I am not a writer, I am an impostor. That is what I told myself again and again, even after my first novel came out.
Impostor syndrome (the persistent sense that one is an unworthy fraud in constant danger of being found out) isn’t unique to writers. But, working in an insecure profession that requires an exceptional level of self criticism and long periods of working alone, we may be more prone to it than most. So when my book, The Last King of Lydia, was released earlier this year, I greeted the occasion with as much fear as joy. The publishers would soon realise they’d make a mistake, I thought. The critics and readers would let them know that I wasn’t good enough. That I didn’t deserve it.
Even when it was shortlisted for the Dylan Thomas Prize (the winner of which takes home a life changing £30,000), a nagging voice still told me that I was the odd one out, the lucky one on the list. And yet, when we shortlisters gathered in Swansea for a week of readings and events, it turned out this was how all the others felt as well – that they didn’t belong, that they had been the beneficiaries of some unlikely stroke of fortune or lapse in judgement.
Yet I soon saw that none of the others had fluked their way on to the list, that everyone had earned their place. There was James’s relentless force of language and Marli’s mastery of voice, Jemma’s honesty and Majok’s bravery, Prajwal’s effervescent comic warmth and Claire’s imperious command of narrative. And, seeing how they were all so good and yet still so doubting, I began to believe that perhaps I might be like them. That I might not be an impostor after all.
We went out to schools and spoke to students of all ages, gave readings in bookshops and pubs. Again and again we found the common ground amongst ourselves – a love of untold stories, of the musicality of language, of finding ways of answering the seemingly unanswerable questions in our lives through our writing. Together we enjoyed the strange luxury of being taxied around and going out for fancy meals, the celebrity experience of gladhanding luminaries amidst endless photocalls, and, finally, of dressing up and going to a grand awards ceremony, to find out at last who would be chosen.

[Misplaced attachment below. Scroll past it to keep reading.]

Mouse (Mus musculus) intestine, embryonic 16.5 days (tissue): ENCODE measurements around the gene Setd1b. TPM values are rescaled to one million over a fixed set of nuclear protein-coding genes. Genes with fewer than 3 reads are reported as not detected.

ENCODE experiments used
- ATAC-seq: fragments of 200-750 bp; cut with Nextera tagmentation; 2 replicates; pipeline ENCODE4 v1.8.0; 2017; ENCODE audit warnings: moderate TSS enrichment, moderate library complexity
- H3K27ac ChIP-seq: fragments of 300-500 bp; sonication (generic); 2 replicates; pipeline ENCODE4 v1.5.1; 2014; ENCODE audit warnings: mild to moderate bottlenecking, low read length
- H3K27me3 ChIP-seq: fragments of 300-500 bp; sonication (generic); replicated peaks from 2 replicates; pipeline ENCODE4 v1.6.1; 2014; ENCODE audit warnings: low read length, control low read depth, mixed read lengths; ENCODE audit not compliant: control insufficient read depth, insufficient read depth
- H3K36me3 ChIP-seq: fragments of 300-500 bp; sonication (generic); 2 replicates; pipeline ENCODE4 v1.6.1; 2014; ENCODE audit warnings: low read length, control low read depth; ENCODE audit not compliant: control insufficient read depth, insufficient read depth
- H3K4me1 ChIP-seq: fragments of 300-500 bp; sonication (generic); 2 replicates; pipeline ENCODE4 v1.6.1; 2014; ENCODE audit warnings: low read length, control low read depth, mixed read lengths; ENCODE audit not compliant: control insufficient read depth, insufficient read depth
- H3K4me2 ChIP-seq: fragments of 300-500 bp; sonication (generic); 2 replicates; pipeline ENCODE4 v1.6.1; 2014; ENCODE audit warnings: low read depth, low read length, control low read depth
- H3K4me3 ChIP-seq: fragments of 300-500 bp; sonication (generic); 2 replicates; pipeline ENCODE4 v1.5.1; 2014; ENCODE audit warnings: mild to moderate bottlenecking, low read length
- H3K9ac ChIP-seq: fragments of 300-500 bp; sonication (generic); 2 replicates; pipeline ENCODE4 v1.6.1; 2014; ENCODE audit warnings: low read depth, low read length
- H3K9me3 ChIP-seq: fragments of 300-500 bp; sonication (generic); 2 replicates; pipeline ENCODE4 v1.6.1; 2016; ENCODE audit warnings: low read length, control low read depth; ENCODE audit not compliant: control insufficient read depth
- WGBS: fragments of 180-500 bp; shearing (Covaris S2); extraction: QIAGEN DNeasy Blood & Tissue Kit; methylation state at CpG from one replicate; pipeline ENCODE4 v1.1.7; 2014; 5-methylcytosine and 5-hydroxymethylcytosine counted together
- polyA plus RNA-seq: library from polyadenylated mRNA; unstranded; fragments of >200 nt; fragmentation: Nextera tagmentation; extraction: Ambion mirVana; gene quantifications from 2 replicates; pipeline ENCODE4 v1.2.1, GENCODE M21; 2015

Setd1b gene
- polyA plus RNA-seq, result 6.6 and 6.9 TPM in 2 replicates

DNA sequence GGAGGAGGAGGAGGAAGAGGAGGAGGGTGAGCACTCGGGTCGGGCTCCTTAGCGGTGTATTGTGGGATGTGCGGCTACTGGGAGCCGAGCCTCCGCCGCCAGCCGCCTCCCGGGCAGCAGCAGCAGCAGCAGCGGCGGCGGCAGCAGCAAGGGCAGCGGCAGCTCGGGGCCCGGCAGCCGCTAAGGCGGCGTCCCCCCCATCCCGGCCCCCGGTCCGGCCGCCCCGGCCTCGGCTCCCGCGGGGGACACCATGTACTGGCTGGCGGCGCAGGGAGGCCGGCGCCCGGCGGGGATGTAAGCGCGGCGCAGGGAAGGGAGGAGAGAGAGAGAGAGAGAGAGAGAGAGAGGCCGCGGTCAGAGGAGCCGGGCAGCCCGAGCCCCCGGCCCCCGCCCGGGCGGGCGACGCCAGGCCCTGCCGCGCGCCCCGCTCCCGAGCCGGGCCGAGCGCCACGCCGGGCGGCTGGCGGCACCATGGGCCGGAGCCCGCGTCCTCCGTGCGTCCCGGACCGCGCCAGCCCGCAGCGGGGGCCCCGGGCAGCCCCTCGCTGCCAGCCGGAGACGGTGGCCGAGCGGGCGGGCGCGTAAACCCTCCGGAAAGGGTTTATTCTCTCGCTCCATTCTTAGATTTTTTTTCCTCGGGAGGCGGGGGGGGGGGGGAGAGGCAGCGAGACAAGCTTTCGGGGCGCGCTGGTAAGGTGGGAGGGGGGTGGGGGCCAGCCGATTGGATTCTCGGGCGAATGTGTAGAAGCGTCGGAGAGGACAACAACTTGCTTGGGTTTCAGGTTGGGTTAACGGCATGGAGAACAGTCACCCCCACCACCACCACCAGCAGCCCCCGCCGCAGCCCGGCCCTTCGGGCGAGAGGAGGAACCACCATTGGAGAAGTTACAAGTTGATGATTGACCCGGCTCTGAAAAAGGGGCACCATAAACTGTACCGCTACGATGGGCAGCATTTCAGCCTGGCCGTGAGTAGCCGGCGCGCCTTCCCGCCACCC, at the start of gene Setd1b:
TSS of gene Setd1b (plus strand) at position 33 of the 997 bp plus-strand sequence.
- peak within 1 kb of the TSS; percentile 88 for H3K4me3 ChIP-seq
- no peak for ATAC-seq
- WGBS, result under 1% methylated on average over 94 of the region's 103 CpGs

The tension was agonising as the night drew on, all of us gulping wine like water and trying to sit patiently through the numerous speeches. I didn’t know how I would feel if I won, how I would feel if I lost.
But when at last the announcement came that Claire had won, all I felt was a relief so strong that it was euphoric, a relief that at last I knew one way or the other. Though I’d nursed a secret hope that I might get lucky, I knew deep down that my book didn’t deserve to win – Claire’s wonderful short story collection, Battleborn, really is a cut above it in craft and skill. But though my novel didn’t deserve to win, I thought that it did deserve to be there, that it stood honourably against the best the world’s young writers had to offer. I began the week thinking I was a fraud, and ended it feeling, at last, like a writer.
I hope that the others feel the same. Steinbeck once said that “A writer out of loneliness is trying to communicate like a distant star sending signals…We are lonesome animals. We spend all life trying to be less lonesome. One of our ancient methods is to tell a story begging the listener to say—and to feel – ‘Yes, that’s the way it is, or at least that’s the way I feel it. You’re not as alone as you thought.’” That is the cruel irony of writing – the writer tries to make others feel less lonely, and yet often ends up making him or herself feel more so. And now that it is all over and we’ve all gone our separate ways, this is the feeling I take away: that I am not alone.